Sunday, January 15, 2017

More on Endrew F, 2e in New Zealand, Ability Grouping, and More

MORE ON THE ENDREW F CASE. Just after the U.S. Supreme Court heard arguments in the Colorado-based Endrew F case we pointed to new about the arguments in a few media outlets. Here are a few more:
  • Education Week, like other outlets, noted the "blizzard of words" statement by Justice Alito in describing the hour-long hearing. Find the coverage. (And remember Humpty Dumpty: "When I use a word, it means just what I choose it to mean — neither more nor less.”
  • Disability Scoop seemed optimistic: "U.S. Supreme Court justices appeared ready Wednesday to clarify and strengthen the rights of the nation’s 6.7 million children with disabilities, perhaps by requiring public schools to offer a special education program that will ensure they can make significant progress." Find the coverage
  • In the Washington Post, Valerie Strauss had some rather withering words ("sickening" was one) for the current state of affairs, noting statistics showing that over the years federal funding for educating students with disabilities has actually dropped in terms of the percentage of the cost. From Strauss' column: "So is minimal educational benefit enough? You may not know exactly what 'minimal' is, but by definition, you wouldn’t want that to be the standard for your child. Is 'some' benefit — which courts have said means progress that is barely above trivial — enough for your child — or somebody else’s?... Or do students with disabilities deserve a standard requiring 'meaningful' benefit, and, if so, what does 'meaningful' mean?" Find her column
  • Finally, Wrightslaw also seems optimistic: "All the special ed lawyers we talked to felt positive about the tone and statements during oral argument. They thought the justices recognized the problems with the current de minimis standard and felt they would come up with a new improved standard." Read more about what special ed attorney Pete Wright has to say. 
2e IN NEW ZEALAND. At the site of Stuff.co.nz is a mom's wrenching account of her son's trials and successes over the years as he moved through the grades (and through different schools). Some of the difficulties make a reader think, "Oh, my." Some of the successes make the reader think, "There's justice in the world." We think this story will resonate with you, because you've almost certainly experienced some of the same things. Find it.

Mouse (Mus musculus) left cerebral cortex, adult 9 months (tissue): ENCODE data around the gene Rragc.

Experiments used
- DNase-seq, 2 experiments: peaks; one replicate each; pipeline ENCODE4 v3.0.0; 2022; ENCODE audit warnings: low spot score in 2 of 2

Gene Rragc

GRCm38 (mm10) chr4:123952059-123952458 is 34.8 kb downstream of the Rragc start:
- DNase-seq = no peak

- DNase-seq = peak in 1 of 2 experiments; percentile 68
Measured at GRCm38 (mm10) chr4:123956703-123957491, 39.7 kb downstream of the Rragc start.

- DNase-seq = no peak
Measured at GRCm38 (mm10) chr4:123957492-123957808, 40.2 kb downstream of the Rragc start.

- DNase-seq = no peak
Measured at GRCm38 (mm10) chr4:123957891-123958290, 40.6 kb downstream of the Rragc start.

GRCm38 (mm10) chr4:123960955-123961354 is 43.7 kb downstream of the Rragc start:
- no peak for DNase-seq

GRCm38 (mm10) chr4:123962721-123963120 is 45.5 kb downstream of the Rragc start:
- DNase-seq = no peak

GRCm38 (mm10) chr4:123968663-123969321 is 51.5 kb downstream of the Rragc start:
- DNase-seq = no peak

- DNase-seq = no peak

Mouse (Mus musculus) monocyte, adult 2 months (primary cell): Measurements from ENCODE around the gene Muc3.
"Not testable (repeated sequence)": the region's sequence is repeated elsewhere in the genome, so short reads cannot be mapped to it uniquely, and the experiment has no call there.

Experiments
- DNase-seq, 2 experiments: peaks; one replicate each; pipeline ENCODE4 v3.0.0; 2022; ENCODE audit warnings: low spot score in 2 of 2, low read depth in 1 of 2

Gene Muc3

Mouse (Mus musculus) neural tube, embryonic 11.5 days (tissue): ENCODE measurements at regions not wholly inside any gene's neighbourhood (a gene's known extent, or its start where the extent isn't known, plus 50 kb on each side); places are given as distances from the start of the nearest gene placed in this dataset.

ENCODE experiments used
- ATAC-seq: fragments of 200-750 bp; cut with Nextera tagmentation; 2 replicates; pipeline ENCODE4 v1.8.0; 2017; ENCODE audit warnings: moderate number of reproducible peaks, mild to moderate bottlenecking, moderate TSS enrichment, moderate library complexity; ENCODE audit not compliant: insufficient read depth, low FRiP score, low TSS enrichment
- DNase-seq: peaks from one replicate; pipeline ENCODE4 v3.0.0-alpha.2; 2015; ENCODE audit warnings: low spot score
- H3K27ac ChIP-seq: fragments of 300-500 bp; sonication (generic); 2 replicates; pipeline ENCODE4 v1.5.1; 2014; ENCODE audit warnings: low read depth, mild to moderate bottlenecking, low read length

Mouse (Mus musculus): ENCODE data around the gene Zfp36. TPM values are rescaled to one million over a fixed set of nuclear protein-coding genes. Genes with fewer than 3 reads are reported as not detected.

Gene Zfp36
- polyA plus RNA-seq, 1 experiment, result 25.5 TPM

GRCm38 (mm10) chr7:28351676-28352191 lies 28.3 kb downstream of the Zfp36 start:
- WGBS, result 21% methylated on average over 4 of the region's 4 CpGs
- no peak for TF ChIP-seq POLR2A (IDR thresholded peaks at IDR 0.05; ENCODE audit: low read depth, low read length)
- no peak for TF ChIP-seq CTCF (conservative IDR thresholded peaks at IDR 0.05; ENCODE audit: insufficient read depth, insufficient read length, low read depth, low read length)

ABILILITY GROUPING, ACCELERATION -- USE THEM. That's what a study from the Center for Talent Development at Northwestern University says. After examining a century of research on the topic, study co-author Paula Olszewski-Kubilius stated, “Although acceleration is widely supported by research as an effective strategy for meeting the needs of advanced learners, it’s still rarely used, and most schools do not systematically look for students who need it,” according to the university. Read more about the benefits and findings.

PARENT FOOTPRINT. Dan Peters hosts Dr. Stuart Shanker in a podcast on the topic of self-regulation. From the blurb: "Dr. Dan and Dr. Shanker discuss how self-regulation is the nervous system’s way of managing stress and the fact that before parents can teach their children self-regulation they must master it themselves. The moving discussion highlights the fact that there are no bad kids, and that when you see a child differently you see a different child." Find the podcast.

GIFTED CHALLENGES. "Making it safe to be smart" is the title of the latest blog offering from psychologist Gail Post. She give several reasons why gifted kids can sometimes be targets, for example anti-intellectualism. She concludes, "Ultimately, we might hold more appreciation toward the unique talents we all possess. And gifted children and adults might no longer weather the projections of others' bitterness and insecurity." Find the blog.

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